Considerations on The Custody of Minors

Considerations on The Custody of Minors


Here are Considerations on The Custody of Minors

Consideration # 1: Types of agreement for the custody

One of the first steps in determining who will have custody of a minor is to understand your options in terms of the different types or arrangements for the custody. For example, you and the other parent of the child may wish to come to an agreement in which the two are making decisions about the upbringing and welfare of your child. This is called “joint legal custody” in most states. Or they may think the other parent of your child is not behaving appropriately or that it is unable to take responsibility for their child, in such case, you can request the “single custody”.

Consideration no. 2: The decision making (on the part of the parents or a judge)

Often, the answer to who will get custody will be determined, in large measure, by the process to be followed by parties involved in the application of the custody of the child.

The parents and the decision making. In most of the cases in which the parents reach a settlement on the custody of your child and the visits, the answer to this question depends on the parents themselves, usually with the intervention of lawyers, counselors, or mediators. A settlement agreement on custody and visitation can arise as a result of informal negotiations, or after the parents participate in a process of alternative dispute resolution, as is the case of the mediation or the right collaborative. In some states, require parents in a divorce try to resolve their disputes with respect to custody through mediation.

If the parents in a divorce are able to reach a settlement on the custody of their children and are able to establish a schedule of visits and housing, then there will not be a single answer to who will get the custody. Parents can come to a real agreement on shared custody, in which we divide the time the children live with each parent, and ok to take together the important decisions about the upbringing and welfare of their children. Or they may agree that the children will live primarily with one parent, but there will be a schedule of visits generous to the other. See also: to Reach a settlement on custody.

A judge in the decision making. If the parents, in a custody dispute do not negotiate some kind of agreement, then the custody decision lies with a court, usually a judge of the family. It is not easy to predict the answer to who will get custody, but at the time of deciding on the custody of a minor child, judges tend to follow a certain procedure, adhere to certain common principles and take into account a number of considerations already set forth. See also: custody Decisions in front of a family judge.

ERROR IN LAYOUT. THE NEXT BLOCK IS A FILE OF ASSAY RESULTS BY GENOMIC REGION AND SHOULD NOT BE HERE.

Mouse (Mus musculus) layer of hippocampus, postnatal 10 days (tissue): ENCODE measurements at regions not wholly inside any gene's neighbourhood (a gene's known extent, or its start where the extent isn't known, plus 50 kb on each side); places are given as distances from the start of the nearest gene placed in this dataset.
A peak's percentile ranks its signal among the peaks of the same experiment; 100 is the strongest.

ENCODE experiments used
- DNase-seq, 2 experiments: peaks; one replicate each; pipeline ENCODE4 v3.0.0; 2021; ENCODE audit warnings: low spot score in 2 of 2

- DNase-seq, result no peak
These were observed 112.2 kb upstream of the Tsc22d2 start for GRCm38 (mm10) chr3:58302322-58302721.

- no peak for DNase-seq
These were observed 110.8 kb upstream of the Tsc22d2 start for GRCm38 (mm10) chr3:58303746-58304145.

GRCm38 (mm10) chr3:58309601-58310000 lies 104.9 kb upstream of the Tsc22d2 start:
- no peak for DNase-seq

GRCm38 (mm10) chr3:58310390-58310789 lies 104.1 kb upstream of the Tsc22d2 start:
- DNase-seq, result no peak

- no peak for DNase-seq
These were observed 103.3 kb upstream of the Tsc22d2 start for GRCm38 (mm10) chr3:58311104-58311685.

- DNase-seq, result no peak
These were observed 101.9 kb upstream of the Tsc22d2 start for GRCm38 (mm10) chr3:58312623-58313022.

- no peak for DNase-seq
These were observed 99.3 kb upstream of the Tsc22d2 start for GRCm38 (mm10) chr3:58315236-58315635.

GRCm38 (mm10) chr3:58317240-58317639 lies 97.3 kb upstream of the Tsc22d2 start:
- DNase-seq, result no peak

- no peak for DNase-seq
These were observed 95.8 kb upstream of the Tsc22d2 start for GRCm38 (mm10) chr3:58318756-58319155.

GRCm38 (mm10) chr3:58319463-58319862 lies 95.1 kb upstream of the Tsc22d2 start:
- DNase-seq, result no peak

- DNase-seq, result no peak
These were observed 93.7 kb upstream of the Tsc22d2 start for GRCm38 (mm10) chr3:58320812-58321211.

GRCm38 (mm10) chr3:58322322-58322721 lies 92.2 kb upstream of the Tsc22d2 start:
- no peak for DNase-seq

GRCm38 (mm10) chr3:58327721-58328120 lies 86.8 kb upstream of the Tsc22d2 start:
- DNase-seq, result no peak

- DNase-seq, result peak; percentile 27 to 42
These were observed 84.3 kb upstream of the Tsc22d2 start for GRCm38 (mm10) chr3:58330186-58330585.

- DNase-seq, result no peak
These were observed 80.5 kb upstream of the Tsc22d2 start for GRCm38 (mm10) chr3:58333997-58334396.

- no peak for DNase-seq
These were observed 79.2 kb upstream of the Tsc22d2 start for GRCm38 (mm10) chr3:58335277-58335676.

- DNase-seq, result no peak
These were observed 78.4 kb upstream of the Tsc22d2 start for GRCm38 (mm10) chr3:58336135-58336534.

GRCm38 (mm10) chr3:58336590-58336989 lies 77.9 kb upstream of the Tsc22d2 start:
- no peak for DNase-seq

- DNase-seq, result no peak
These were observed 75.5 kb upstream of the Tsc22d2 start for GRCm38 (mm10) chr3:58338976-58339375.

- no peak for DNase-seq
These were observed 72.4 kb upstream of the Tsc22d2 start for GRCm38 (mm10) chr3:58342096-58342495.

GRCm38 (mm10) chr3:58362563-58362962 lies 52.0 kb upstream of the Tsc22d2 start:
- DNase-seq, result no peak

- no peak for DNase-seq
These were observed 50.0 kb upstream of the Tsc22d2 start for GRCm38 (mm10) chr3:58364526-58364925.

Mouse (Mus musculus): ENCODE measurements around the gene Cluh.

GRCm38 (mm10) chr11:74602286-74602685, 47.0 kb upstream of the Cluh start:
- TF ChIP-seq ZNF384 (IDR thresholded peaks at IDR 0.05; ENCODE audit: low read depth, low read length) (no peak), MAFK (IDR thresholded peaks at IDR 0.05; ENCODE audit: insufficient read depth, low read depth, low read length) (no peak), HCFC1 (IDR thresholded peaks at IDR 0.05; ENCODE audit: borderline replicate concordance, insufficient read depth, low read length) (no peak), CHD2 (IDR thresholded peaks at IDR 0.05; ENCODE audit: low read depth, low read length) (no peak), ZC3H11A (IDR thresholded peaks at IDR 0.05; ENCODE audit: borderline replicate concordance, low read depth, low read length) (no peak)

Consideration no. 3: Factors and preferences in decision-making on custody

Regardless of whether the decision on the custody arises under an agreement between the parents or by a judge, certain factors tend to have a large weight in the decision-making process.

In almost all cases that come to family court to fight over custody, considerations such as who is the primary caretaker of the child and what is in the best interests of the child are of great importance for the judge who takes the decision on the custody. The judge will also take into account other factors, such as the preferences of the child. Even if the parents try to resolve the custody and visitation through negotiation and an out of court settlement, will help you to keep in mind the same considerations and factors when trying to reach an acceptable agreement that promotes the best interest of the child. More information (in English):

  • Consider the “best interest” of the child
  • Who is the primary caretaker of the child?
  • Child custody and religion

Considerations in cases in which there is no divorce

Although the issue of custody and visitation is usually part of the divorce, the parents are not the only ones involved in deciding who gets custody of the child. Custody disputes can arise between unmarried parents; grandparents who wish to enforce their right to visit their grandchildren and, on rare occasions, between relatives or other persons close to the child who dispute custody. See also: Custody and visitation in cases in which there is no divorce.

Family law: How to obtain the help of an attorney

If you are facing a potential disputes about divorce, custody or child support, or for other reasons, a lawyer specializing in family law can help you with a fair representation of the parties in the process. A lawyer specializing in family law will work to obtain the best possible result. The first step is to find a lawyer specializing in family law in your area.

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